comforts of Williamstown, Massachusetts. Yes, she just fell in love with
Indian Dick, and then she will tell Alicia how she tied Rod to the posts
of her childhood bed and—to celebrate the text—beat him with one of
those bright-colored Guatemalan belts Alicia used to buy for Christmas
presents at that shop in Adams Morgan: Remember all the good times
we had? Guatemalan belts, fashion statement of the ’80s?
She is heading toward the library when she is startled by a huge dark
cross shooting over the grass in front of her. It stops her in her tracks.
It’s like nothing she’s ever seen before, the shadow of a cross. She waits
for it to happen again, and when it does, she realizes it’s only a jet, the
shadow of a jet. Not a cross at all. The planes are heading up the Potomac
River to land at Reagan National Airport, and as they fly along the river
they cast their shadows over the Georgetown University campus, shadows that take the form of crosses. It’s a remarkable coincidence, she
thinks, something they could use to recruit students. But even though
she knows what it is, she waits and watches another dark cross appear in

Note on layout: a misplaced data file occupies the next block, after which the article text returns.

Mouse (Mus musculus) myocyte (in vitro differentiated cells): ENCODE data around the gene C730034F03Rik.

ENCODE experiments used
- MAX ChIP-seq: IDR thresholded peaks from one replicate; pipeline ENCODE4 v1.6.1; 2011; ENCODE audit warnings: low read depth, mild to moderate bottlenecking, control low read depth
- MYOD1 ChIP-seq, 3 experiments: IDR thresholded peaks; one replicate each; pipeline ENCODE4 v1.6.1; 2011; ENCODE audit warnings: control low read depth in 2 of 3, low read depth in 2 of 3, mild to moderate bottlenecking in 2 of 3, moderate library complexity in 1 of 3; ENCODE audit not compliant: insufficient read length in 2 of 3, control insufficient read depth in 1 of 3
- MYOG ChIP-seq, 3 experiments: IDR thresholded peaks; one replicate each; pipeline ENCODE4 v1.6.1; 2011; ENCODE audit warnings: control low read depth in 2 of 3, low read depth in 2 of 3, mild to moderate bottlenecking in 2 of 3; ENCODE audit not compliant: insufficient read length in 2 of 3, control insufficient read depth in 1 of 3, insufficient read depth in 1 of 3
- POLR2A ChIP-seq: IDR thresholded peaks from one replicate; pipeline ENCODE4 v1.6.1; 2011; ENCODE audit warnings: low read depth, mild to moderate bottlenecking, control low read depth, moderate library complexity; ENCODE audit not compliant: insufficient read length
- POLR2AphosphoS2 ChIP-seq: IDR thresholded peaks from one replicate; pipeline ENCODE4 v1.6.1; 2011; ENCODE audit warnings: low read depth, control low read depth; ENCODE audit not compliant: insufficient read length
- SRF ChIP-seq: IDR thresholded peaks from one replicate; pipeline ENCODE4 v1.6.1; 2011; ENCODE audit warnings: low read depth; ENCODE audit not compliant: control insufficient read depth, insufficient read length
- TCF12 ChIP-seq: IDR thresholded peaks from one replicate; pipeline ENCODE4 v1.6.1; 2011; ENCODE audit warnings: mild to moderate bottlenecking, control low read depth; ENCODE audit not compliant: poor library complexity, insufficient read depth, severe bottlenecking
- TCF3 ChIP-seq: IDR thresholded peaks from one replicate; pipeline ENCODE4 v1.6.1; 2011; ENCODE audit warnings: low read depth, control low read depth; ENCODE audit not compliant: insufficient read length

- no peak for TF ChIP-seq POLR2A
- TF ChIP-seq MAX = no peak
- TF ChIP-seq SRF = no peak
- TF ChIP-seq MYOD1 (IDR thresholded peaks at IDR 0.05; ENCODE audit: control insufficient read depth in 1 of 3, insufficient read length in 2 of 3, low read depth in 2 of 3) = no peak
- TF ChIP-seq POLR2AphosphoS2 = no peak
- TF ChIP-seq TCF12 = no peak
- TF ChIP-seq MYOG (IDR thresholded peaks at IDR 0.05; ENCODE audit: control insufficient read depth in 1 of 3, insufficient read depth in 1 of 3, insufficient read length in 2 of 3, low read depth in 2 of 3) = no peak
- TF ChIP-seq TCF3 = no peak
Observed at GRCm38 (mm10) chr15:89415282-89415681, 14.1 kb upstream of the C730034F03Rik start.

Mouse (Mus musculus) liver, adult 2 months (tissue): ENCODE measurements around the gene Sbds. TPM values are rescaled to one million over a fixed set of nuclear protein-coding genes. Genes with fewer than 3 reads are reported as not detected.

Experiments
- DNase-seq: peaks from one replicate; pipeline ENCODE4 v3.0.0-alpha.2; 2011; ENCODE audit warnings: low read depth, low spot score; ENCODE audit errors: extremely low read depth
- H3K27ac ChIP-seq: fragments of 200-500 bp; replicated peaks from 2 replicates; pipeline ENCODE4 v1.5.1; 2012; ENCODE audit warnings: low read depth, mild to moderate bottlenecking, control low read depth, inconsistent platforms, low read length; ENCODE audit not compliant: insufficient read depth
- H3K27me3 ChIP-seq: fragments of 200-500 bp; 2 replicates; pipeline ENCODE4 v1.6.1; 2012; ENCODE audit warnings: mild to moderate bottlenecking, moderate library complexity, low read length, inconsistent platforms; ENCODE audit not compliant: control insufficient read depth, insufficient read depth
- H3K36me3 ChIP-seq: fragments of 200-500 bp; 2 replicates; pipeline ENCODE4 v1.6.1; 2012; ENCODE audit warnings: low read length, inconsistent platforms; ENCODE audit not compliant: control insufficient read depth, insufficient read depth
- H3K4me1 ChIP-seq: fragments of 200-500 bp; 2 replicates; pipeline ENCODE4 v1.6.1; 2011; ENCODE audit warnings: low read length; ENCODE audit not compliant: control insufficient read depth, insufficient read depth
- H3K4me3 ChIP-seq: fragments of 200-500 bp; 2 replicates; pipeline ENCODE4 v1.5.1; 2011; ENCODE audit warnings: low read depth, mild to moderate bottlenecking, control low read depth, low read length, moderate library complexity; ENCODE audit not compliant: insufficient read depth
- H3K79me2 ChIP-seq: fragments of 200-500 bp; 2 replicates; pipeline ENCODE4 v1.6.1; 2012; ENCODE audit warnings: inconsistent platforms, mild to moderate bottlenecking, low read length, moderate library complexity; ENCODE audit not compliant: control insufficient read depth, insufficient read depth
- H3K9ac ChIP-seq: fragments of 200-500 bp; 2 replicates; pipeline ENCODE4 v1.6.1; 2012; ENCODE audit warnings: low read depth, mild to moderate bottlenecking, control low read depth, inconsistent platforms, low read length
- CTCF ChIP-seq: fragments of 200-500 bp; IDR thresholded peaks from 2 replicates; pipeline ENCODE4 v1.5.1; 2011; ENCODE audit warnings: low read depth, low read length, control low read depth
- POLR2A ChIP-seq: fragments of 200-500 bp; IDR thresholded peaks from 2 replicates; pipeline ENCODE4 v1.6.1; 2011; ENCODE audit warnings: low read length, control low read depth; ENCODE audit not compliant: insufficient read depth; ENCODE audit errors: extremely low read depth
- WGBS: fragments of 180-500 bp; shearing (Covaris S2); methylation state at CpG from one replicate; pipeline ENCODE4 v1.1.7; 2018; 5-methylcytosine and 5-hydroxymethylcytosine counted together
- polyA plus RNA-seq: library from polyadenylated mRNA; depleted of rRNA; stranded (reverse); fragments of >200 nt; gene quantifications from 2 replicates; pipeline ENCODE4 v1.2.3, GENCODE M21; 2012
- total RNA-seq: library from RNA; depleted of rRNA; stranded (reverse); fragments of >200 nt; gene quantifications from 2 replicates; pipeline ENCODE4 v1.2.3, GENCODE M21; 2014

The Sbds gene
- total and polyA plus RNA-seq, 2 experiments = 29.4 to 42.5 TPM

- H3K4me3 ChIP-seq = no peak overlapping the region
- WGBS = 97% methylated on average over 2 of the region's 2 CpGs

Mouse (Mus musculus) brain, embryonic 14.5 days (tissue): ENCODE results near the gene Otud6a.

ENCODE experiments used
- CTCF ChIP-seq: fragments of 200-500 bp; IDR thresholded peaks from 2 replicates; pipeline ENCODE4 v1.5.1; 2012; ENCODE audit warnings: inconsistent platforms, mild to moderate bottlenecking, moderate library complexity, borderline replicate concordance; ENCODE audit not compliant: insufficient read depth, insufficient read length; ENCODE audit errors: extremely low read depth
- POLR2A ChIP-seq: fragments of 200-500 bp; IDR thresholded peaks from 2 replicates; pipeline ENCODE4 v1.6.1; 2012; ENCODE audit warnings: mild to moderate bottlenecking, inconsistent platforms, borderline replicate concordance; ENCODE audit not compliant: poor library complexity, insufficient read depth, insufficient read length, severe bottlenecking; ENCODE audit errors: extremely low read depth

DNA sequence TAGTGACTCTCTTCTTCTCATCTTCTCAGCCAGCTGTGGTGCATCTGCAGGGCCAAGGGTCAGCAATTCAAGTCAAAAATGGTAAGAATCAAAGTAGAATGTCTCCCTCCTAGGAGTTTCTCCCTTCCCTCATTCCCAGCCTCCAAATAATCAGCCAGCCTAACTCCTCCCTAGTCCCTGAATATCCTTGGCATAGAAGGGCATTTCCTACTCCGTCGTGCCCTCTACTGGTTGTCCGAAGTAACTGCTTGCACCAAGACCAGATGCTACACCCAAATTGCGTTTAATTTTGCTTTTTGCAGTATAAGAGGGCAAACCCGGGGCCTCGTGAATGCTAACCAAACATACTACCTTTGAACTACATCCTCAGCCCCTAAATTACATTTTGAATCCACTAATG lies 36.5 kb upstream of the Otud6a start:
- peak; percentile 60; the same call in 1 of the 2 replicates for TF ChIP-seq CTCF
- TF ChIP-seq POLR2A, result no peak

her path, and then another and another, and she thinks she may stand
there all afternoon, watching as each dark airplane shadow shoots across
the bright landscape like the blessing of an unknown god, the unknown
god who commands us to visit the sick and pray for them when they
die, the unknown god who watches us make our visit and do our tricks,
the unknown god who watches over us and listens to our stories and
forgives us when we lie.
Jane Gillette has published short fiction in a variety of journals
including Virginia Quarterly Review, Yale Review, Michigan
Quarterly Review, The Hopkins Review and Zyzzyva. She has
won a Laurence Prize and an O. Henry Prize.